U.S. Supreme Court Hands Down Two Favorable Decisions for the Pharmaceutical Industry

U.S. Supreme Court Hands Down Two Favorable Decisions for the Pharmaceutical Industry



The pharmaceutical industry gained a pair of victories when the U.S. Supreme Court sided with them on two important lawsuits. In the first case, the SC voted to shield generic drug makers from lawsuits by injured patients, and in the second case, the SC declared that makers of drugs have a free-speech right to purchase private prescription records to enhance their sales pitches to doctors.

In both rulings, which was handed down Thursday, the conservative bloc of the court formed the majority and the dissenting justices were mostly liberals.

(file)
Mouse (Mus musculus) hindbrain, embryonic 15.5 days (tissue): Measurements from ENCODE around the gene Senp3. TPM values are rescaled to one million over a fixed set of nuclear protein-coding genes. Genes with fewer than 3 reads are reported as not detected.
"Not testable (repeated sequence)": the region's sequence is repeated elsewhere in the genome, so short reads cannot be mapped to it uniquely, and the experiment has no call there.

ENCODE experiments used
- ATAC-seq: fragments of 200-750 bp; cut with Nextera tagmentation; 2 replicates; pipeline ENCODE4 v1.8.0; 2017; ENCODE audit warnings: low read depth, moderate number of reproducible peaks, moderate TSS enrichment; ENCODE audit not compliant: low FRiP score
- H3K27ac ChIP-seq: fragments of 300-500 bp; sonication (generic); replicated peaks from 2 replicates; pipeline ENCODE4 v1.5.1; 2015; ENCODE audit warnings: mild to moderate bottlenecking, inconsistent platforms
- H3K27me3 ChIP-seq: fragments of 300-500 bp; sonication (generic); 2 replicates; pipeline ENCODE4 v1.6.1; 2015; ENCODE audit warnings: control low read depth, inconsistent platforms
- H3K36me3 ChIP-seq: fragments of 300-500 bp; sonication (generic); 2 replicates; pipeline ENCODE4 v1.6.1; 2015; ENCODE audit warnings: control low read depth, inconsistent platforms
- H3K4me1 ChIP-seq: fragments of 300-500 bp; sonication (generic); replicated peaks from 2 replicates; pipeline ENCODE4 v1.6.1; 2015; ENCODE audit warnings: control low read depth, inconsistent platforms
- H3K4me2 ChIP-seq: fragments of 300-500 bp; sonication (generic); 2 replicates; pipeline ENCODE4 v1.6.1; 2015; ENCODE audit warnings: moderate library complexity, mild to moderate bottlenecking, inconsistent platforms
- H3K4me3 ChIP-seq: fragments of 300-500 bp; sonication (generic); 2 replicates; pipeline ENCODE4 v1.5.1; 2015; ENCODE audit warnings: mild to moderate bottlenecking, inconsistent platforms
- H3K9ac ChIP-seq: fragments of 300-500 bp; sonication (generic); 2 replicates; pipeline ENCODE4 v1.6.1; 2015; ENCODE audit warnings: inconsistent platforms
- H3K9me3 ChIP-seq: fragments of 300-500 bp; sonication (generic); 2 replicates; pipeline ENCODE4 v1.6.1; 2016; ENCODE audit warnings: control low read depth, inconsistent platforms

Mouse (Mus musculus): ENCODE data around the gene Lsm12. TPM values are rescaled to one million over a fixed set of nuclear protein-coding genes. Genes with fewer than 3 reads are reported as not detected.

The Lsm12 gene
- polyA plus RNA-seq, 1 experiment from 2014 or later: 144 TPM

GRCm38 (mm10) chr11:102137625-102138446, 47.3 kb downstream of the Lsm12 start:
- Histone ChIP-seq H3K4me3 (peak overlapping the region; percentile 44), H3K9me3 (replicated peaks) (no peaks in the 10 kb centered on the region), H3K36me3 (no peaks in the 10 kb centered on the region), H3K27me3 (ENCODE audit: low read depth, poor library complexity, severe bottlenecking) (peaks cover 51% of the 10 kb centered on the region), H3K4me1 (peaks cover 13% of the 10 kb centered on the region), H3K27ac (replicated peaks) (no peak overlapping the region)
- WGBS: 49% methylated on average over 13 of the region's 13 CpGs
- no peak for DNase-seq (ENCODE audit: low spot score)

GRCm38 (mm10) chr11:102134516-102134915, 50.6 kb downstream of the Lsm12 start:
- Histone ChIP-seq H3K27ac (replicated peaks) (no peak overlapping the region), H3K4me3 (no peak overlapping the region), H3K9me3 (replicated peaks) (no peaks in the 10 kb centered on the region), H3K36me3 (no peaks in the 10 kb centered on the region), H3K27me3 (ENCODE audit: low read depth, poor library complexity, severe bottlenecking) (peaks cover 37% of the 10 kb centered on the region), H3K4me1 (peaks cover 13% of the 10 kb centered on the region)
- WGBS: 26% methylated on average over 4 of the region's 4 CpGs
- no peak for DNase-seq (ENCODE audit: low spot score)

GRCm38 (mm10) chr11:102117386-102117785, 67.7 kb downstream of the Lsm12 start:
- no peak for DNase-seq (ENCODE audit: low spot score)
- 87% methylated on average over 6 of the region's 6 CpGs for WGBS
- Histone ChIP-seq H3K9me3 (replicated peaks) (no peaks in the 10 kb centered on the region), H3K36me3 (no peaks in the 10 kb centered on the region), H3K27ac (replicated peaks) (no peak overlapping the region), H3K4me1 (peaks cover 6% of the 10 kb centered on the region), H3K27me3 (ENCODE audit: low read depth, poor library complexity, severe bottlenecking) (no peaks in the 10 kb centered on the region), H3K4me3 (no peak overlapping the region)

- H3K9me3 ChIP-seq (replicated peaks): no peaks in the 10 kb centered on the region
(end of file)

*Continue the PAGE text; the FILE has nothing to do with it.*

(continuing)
Around 75% of the prescriptions written in America are for the lower-priced, generic versions of brand-name drugs. The makers of brand-name drugs are required by federal law to put FDA-approved warning information on their products and to update such warnings when reports of new issues arise.

However, in a 5-4 decision, the Supreme Court said that this same legal duty to caution patients of newly revealed risks do not extend to manufacturers of copycat generic drugs.

In the second ruling, the high court, by a 6-3 vote nullified a Vermont law that prohibited drug makers, pharmacies and others from purchasing or selling prescription records from patients for commercial or marketing purposes.

Physicians in Vermont had sought for the passage of the law, saying that their prescriptions are intended for their patients’ private use and should not be utilized as a marketing tool.

Drug manufacturers purchase this data to further improve their sales pitches to physicians. A number of data-mining outfits have generated billions of dollars in profits out of buying and selling prescription data to makers and researchers of drugs.